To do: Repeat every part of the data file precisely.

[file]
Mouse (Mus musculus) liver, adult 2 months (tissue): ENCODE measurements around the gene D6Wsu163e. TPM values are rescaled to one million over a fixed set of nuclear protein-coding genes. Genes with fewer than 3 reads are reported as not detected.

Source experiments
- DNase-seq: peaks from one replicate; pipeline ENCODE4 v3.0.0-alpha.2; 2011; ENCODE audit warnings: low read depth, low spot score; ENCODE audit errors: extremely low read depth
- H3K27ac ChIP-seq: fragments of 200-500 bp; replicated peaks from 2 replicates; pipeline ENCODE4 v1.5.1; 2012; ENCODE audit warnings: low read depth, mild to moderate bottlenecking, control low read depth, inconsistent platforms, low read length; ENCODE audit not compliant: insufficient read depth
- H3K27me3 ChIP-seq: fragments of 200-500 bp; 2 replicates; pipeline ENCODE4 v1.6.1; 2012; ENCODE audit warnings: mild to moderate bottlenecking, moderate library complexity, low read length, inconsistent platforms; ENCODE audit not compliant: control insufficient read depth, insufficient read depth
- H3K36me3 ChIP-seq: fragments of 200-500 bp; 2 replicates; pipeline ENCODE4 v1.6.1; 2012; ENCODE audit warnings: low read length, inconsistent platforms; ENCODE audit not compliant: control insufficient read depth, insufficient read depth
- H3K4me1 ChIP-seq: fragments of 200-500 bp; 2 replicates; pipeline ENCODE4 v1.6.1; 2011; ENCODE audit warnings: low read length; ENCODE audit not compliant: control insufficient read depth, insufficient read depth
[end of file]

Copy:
Mouse (Mus musculus) liver, adult 2 months (tissue): ENCODE measurements around the gene D6Wsu163e. TPM values are rescaled to one million over a fixed set of nuclear protein-coding genes. Genes with fewer than 3 reads are reported as not detected.

Source experiments
- DNase-seq: peaks from one replicate; pipeline ENCODE4 v3.0.0-alpha.2; 2011; ENCODE audit warnings: low read depth, low spot score; ENCODE audit errors: extremely low read depth
- H3K27ac ChIP-seq: fragments of 200-500 bp; replicated peaks from 2 replicates; pipeline ENCODE4 v1.5.1; 2012; ENCODE audit warnings: low read depth, mild to moderate bottlenecking, control low read depth, inconsistent platforms, low read length; ENCODE audit not compliant: insufficient read depth
- H3K27me3 ChIP-seq: fragments of 200-500 bp; 2 replicates; pipeline ENCODE4 v1.6.1; 2012; ENCODE audit warnings: mild to moderate bottlenecking, moderate library complexity, low read length, inconsistent platforms; ENCODE audit not compliant: control insufficient read depth, insufficient read depth
- H3K36me3 ChIP-seq: fragments of 200-500 bp; 2 replicates; pipeline ENCODE4 v1.6.1; 2012; ENCODE audit warnings: low read length, inconsistent platforms; ENCODE audit not compliant: control insufficient read depth, insufficient read depth
- H3K4me1 ChIP-seq: fragments of 200-500 bp; 2 replicates; pipeline ENCODE4 v1.6.1; 2011; ENCODE audit warnings: low read length; ENCODE audit not compliant: control insufficient read depth, insufficient read depth